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What's Up in the 8th

Oh, the days of yore in criminal discovery...  I'd file a request, three weeks later I'd get a form response giving me the names of witnesses and any statement my client had made, and then I'd trundle off to the pretrial, where the prosecutor would read me the police report, or at least those portions of it he deemed relevant.

But that's so five minutes ago.  Now I file the request electronically, and a couple of days later the discovery will be posted on the defense portal, police reports and all.  There'll also be another form, the State's request for discovery from me, but since I don't have anything, I'll ignore it.

Not after the 8th's decision last week in State v. Geraci.  

Geraci filed a motion to withdraw his guilty plea to involuntary manslaughter, submitting an affidavit stating that he pled only because his attorney told him that he didn't have a viable claim of a speedy trial violation.  The trial judge denied it without a hearing, and the panel finds no problem with that:  a post-sentence motion to withdraw a plea can only be granted to correct a manifest injustice, and "a self-serving affidavit by the moving party is generally insufficient to demonstrate manifest injustice."

Well, yes, but whether an affidavit - self-serving or not - is true is supposed to be the point of an evidentiary hearing.  What other evidence on this point could Geraci submit besides his own affidavit?

The court also decides that Geraci didn't have a viable speedy-trial issue, and that's where the concern develops.  Geraci hadn't responded to the State's discovery request.  Previous panels in the 8th had decided that if the defendant didn't respond, the speedy trial time was tolled for a "reasonable period" - usually thirty days - after the defendant received the request, and then started running again.  Geraci flips that:  the speedy trial time runs for a reasonable period (the thirty days), but then is tolled after that.  In other words, if the State files for discovery six months before trial and you never respond, under the previous decisions, five months would count toward the speedy trial time.  This way, only one month counts.

The practical effects are somewhat limited, given the Supreme Court's interpretation of the statute and the fact that bailiffs here are taught to write down any continuance "at defendant's request."  Still, file a response to discovery, if only to say that you don't have anything.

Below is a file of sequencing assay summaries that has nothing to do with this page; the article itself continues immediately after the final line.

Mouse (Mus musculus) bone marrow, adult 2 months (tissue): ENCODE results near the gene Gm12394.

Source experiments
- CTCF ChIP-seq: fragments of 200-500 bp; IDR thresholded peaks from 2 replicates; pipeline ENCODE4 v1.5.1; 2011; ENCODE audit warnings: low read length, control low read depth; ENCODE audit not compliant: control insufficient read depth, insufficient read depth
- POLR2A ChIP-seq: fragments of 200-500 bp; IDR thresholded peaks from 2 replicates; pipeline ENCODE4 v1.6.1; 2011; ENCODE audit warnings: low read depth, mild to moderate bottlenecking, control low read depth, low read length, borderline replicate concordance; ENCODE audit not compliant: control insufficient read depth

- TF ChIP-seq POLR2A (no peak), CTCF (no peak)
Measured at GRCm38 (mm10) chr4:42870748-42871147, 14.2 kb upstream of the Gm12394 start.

One of the changes wrought by SB 2, the 1996 criminal reforms, was the elimination of parole in favor of determinate sentences.  If you were convicted of rape in 1995, you faced a sentence with a minimum anywhere between 5 and 10 years, and a maximum of 25 years.  If you were convicted of rape in 1997, you were looking at anywhere between 3 and 10 years.  What happened if you were convicted in 1997 of a rape you committed in 1995?  SB 2 answered that:  you were sentenced according to the law in effect at the time.

Fast forward to 2011 and HB 86, which provided that if you were sentenced after the law took effect for a crime you committed before its passage, you got the benefit of any reduction in sentence.  One of the reasons I went to law school is because they promised there wouldn't be any math, but even I know that eleven years (HB 86 raised the maximum penalty for 1st degree felonies by one years) is less than twenty-five.  But does HB 86 trump SB 2?

The 8th has consistently held that it does, and does so again last week in State v. Irby, but a couple of months back in State v. Bryan Judge Keough wrote an opinion making a decent case that HB 86 doesn't apply to pre-SB 2 sentences.  The State's appealed several decisions on this point to the Ohio Supreme Court, but the Columbus Seven have declined jurisdiction in two of them; more are pending.  It may be that the court's waiting for a conflict to develop; I've yet to see a decision on this subject from another district, let alone a contrary one.  (And note that just because I haven't seen one doesn't mean there haven't been any.  Once again, I'm writing a blog, not a law review article.)  Or it may be that they're figuring the problem will go away; after all, there are only so many crimes from before 1996 that are going to be solved any more, and that's the only time the issue's going to be presented.

In State v. Green, the court affirms 35 years of consecutive sentences for Green, who pled guilty to raping seven women over a period of a decade or more.  The trial court at sentencing talked about Green's record - he had convictions dating back to 1966 - and the letter he got from one of the rape victims saying that the crime had ruined her life, but makes no finding that consecutive sentences were necessary to protect the public or punish the offender, or that they weren't disproportionate.  No matter, says the panel, implicitly suggesting that if the judge talks long enough at sentencing, the appellate panel will sift through the goat entrails and find something that sounds like a required finding.

The panel also affirms Green's designation as a sexual predator (all the crimes were committed before the AWA took effect).  I don't mean to be critical - well, on second thought, yes I do - but is was simply absurd for the State to pursue that.  As might be guessed about someone who has a criminal record dating back to the Johnson administration, Green is 67.  On top of that, he has chronic obstructive pulmonary disease and kidney problems, not suggestive of someone who's going to survive a 35-year prison sentence. 

If he does get out at 102, at least the neighborhood will know that they've got a sexual predator in their midst.  


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